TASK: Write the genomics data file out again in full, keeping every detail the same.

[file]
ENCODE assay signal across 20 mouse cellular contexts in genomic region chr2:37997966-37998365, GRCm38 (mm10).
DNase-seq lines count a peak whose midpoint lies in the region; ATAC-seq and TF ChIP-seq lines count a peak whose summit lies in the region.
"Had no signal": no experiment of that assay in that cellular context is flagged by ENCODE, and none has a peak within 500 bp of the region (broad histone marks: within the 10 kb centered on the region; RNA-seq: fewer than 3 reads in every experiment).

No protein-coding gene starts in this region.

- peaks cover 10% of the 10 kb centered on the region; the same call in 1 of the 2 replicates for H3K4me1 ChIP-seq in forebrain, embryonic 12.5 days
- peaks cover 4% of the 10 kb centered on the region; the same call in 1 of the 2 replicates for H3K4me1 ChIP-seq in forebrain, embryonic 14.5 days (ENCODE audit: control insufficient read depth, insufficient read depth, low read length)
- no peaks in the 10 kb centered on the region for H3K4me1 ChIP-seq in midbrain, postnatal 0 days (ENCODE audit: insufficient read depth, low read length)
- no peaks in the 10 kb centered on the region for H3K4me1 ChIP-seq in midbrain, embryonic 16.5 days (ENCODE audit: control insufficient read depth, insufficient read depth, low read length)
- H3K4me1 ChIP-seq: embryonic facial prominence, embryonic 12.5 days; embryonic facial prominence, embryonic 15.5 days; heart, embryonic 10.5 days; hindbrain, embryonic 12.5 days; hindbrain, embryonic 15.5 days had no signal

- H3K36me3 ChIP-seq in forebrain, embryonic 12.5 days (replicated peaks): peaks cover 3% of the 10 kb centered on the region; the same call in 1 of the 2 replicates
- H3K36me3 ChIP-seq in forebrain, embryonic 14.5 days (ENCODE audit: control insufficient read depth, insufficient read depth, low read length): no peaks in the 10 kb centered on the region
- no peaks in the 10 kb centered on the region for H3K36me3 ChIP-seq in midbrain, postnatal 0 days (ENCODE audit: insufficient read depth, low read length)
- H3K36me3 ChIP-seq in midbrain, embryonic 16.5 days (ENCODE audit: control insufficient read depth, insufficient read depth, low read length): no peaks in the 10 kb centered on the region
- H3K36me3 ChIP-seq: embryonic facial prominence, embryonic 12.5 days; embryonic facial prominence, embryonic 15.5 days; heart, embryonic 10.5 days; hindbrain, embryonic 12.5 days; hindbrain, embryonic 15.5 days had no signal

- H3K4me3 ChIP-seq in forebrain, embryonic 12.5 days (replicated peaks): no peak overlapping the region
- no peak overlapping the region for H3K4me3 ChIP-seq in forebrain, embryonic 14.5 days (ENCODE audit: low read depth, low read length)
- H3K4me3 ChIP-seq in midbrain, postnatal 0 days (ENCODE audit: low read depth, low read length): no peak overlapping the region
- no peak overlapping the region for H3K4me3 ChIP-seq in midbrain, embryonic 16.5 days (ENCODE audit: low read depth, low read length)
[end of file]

ENCODE assay signal across 20 mouse cellular contexts in genomic region chr2:37997966-37998365, GRCm38 (mm10).
DNase-seq lines count a peak whose midpoint lies in the region; ATAC-seq and TF ChIP-seq lines count a peak whose summit lies in the region.
"Had no signal": no experiment of that assay in that cellular context is flagged by ENCODE, and none has a peak within 500 bp of the region (broad histone marks: within the 10 kb centered on the region; RNA-seq: fewer than 3 reads in every experiment).

No protein-coding gene starts in this region.

- peaks cover 10% of the 10 kb centered on the region; the same call in 1 of the 2 replicates for H3K4me1 ChIP-seq in forebrain, embryonic 12.5 days
- peaks cover 4% of the 10 kb centered on the region; the same call in 1 of the 2 replicates for H3K4me1 ChIP-seq in forebrain, embryonic 14.5 days (ENCODE audit: control insufficient read depth, insufficient read depth, low read length)
- no peaks in the 10 kb centered on the region for H3K4me1 ChIP-seq in midbrain, postnatal 0 days (ENCODE audit: insufficient read depth, low read length)
- no peaks in the 10 kb centered on the region for H3K4me1 ChIP-seq in midbrain, embryonic 16.5 days (ENCODE audit: control insufficient read depth, insufficient read depth, low read length)
- H3K4me1 ChIP-seq: embryonic facial prominence, embryonic 12.5 days; embryonic facial prominence, embryonic 15.5 days; heart, embryonic 10.5 days; hindbrain, embryonic 12.5 days; hindbrain, embryonic 15.5 days had no signal

- H3K36me3 ChIP-seq in forebrain, embryonic 12.5 days (replicated peaks): peaks cover 3% of the 10 kb centered on the region; the same call in 1 of the 2 replicates
- H3K36me3 ChIP-seq in forebrain, embryonic 14.5 days (ENCODE audit: control insufficient read depth, insufficient read depth, low read length): no peaks in the 10 kb centered on the region
- no peaks in the 10 kb centered on the region for H3K36me3 ChIP-seq in midbrain, postnatal 0 days (ENCODE audit: insufficient read depth, low read length)
- H3K36me3 ChIP-seq in midbrain, embryonic 16.5 days (ENCODE audit: control insufficient read depth, insufficient read depth, low read length): no peaks in the 10 kb centered on the region
- H3K36me3 ChIP-seq: embryonic facial prominence, embryonic 12.5 days; embryonic facial prominence, embryonic 15.5 days; heart, embryonic 10.5 days; hindbrain, embryonic 12.5 days; hindbrain, embryonic 15.5 days had no signal

- H3K4me3 ChIP-seq in forebrain, embryonic 12.5 days (replicated peaks): no peak overlapping the region
- no peak overlapping the region for H3K4me3 ChIP-seq in forebrain, embryonic 14.5 days (ENCODE audit: low read depth, low read length)
- H3K4me3 ChIP-seq in midbrain, postnatal 0 days (ENCODE audit: low read depth, low read length): no peak overlapping the region
- no peak overlapping the region for H3K4me3 ChIP-seq in midbrain, embryonic 16.5 days (ENCODE audit: low read depth, low read length)